One by one, each person comes forward in turn and speaks about their animal, and expressed what they want to say. They put out one tea light, and place their tombstone against the cauldron.

Celebrant 2:  The Goddess is always with us, the steady heartbeat that supports us always as we remember and honour those that have gone before. (Begins a quiet, slow drum beat like a heartbeat, and chants) Honour, remember, honour, remember, honour, remember…

All: Honour, remember, Honour, remember,, Honour, remember,

Celebrant 3: All things return to the womb of the Goddess, the great cauldron of creation, there to dissolve and be remade and await another dawn.

Here is the cauldron of Ceridwen which transforms all things, which can regenerate all things in her underworld womb. In her lies our hope.

(Places the extinguished lights in the cauldron.)

The ocean of time is wide and as your spirits sail upon its winds and tides know this –
nothing passes from the records of the keepers. Each leaf, each feather, each child, each joy, each life is noted. Is recorded. Is held. All beings across time are potent within the record. All are held in the womb of the Goddess, ready that when the time is right, they can and will return.

Remember that what is lost to the mundane lives on within the Universal Spirit.

You have the power within you to elicit change. And change elicits the returning of life.
And all things, when the time is right, may return.

Go forth and make change.
You are the life bringers……….

This rite is ended, blessed be.

From the forthcoming Hearth Witch’s Ritual Year by Anna Franklin, Llewellyn 2020

The Season of the Crone

The wheel of the year turns, and everything changes. As November comes, the golden days of autumn give way to winter; the hours of daylight dwindle, night comes early and dawn comes late. The fields, once lush and golden with corn, are brown and devoid of life, rough furrowed under the plough. In the hedgerows, all that was fair and blossoming lies rotting on the sodden ground, swathed in tendrils of mist and clinging dew. We are surrounded by a rank and decaying earth. The powers of growth are winding down, and the powers of darkness and cold gain ascendancy.

As the sunlight fails during this month, the fox will take to its earth, hedgehogs, dormice, badgers, squirrels, bats, snakes, newts and lizards, will seek their nests and burrows to sleep until spring. Snails huddle together for the winter under piles of dead plants or woodpiles – they hate the cold and glue themselves together and withdraw into their shells. Butterflies will hibernate in hollow tree trunks, and the corners of sheds and houses till spring.  Wood mice may be driven into sheds and out buildings. Many small animals and birds will die over the winter of starvation and cold.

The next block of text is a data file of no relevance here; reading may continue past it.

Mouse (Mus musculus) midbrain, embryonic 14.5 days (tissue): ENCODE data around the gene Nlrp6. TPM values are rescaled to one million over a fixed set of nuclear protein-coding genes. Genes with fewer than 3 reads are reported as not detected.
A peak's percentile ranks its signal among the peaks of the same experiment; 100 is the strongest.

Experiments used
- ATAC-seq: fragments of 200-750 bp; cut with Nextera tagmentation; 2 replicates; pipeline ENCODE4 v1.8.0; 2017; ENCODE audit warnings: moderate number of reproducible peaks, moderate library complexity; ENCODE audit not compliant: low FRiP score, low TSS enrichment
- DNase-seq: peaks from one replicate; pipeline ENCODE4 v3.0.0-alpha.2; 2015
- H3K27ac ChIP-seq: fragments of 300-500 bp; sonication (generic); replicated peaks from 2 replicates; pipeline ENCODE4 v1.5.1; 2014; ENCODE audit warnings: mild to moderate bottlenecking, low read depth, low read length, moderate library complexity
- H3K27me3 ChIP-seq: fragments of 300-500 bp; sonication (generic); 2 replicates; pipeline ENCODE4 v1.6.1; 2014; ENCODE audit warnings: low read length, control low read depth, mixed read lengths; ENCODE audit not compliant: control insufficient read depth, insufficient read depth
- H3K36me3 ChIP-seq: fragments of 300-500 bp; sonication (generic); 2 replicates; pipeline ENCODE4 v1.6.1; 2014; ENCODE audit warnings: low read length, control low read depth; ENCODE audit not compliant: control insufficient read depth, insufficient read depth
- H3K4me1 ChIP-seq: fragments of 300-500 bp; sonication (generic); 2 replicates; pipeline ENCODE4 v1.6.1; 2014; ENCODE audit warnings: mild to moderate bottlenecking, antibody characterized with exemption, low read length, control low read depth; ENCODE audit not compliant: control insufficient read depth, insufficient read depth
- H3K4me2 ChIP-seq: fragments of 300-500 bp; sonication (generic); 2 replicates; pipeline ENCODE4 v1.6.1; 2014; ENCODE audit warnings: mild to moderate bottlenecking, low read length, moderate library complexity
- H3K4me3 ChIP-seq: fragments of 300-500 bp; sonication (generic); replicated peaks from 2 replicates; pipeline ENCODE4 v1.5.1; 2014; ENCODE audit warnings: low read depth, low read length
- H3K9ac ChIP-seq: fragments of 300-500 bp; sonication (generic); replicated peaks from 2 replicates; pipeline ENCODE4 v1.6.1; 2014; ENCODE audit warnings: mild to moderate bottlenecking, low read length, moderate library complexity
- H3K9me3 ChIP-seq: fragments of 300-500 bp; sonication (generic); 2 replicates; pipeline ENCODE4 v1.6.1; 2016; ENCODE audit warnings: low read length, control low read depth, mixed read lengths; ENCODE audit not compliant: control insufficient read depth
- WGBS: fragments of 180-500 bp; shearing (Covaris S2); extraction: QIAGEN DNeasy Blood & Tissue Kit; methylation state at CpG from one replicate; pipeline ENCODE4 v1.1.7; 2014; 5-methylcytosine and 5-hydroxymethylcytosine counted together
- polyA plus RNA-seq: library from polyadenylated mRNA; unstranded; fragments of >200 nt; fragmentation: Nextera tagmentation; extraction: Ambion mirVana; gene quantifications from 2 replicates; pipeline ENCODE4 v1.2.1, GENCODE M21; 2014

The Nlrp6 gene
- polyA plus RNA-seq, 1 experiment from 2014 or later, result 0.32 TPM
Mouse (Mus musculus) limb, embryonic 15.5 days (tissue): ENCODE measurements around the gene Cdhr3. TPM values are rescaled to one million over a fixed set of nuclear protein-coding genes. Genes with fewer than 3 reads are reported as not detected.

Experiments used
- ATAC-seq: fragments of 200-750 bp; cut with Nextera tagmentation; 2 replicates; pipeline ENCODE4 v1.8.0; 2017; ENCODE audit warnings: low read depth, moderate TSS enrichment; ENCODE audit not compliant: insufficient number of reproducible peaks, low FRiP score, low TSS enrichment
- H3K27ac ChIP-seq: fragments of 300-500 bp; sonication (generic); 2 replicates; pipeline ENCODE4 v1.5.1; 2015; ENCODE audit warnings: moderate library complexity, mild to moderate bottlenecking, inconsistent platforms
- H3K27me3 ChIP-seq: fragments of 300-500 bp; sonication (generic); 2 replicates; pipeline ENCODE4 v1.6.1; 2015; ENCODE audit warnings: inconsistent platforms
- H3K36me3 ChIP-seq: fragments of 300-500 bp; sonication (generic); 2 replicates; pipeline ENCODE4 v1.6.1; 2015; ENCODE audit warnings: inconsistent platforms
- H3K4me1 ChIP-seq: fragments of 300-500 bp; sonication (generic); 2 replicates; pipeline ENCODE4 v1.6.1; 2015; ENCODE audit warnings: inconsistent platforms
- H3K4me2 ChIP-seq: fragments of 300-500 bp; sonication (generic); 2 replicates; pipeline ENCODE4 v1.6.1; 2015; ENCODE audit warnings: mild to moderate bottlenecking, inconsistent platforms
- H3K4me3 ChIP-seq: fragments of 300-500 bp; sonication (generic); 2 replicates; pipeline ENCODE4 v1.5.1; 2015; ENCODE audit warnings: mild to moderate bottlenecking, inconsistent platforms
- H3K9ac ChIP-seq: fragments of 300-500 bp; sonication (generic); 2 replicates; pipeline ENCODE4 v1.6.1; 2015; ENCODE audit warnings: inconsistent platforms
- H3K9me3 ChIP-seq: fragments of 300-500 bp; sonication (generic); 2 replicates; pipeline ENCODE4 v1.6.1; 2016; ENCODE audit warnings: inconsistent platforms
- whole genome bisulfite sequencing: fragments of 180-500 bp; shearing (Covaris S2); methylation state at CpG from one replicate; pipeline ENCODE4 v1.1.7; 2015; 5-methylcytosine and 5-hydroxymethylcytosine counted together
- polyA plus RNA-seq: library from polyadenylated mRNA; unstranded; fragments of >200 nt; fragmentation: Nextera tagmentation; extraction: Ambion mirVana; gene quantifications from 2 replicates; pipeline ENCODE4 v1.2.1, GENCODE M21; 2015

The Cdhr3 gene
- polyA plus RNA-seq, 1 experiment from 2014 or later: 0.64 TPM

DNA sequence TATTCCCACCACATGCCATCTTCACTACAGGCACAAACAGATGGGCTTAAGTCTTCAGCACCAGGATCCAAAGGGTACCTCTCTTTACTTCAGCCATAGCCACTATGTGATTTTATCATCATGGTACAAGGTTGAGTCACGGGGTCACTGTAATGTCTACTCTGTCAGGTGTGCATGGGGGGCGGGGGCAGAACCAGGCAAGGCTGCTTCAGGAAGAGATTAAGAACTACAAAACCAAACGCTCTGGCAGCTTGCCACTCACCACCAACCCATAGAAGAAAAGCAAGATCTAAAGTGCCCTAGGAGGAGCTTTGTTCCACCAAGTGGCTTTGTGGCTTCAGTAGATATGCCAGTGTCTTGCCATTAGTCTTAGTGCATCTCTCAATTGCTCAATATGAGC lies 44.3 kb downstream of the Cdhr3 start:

It feels like a melancholy month when the colours have faded out of the world, and all becomes grey – grey skies and grey heavy mist, heavy moisture in the air clinging to hair and clothes. Tired leaves fall to earth and carpet the ground, their green summer youth forgotten, the bare trees left to their leafless dreaming.  This month sees the last of the berries and the first of the snows and killing frosts.

We enter the death time of the year, when Mother Nature seems to sleep and the world falls silent.

This is the season of the Crone, the Hag of Winter. Beware, this is no gentle old lady – she is wild, fierce and elemental, just like winter itself. She is the storm rider, the shapeshifter, the ground freezer, the plant witherer, the bringer of death and the collector of souls.  She has had many names in many places – Ceridwen, Hecate, Frau Gauden, Perchta, Nicneven, Reisarova, Frau Holda, Befana, the Hag of Beare, Babushka, Beira, Gyre-Carline, Mag Moullach, Gentle Annie, Lussi, Saelde, and Black Annis amongst many others.

In Scotland she is the Cailleach Bheur (‘The Blue Hag’), whose face is blue with cold, hair as white as frost.  With her holly staff in her hand and a carrion crow perched on her shoulder, she strides across the land, beating down the vegetation, and hardening the earth with ice. [1] In her great cauldron, the whirlpool of Corryvreckan, she washes ‘the plaid of old Scotland’ until it is white with snow. [2] In Edinburgh, it was said that snow was the result of ‘the Old Woman over in Fife’ plucking her geese. [3] In Germany it was held that when it snowed Frau Holda (or Frau Holle) was shaking out her feather pillows. Fog was smoke from her fire and thunder was Holda reeling flax.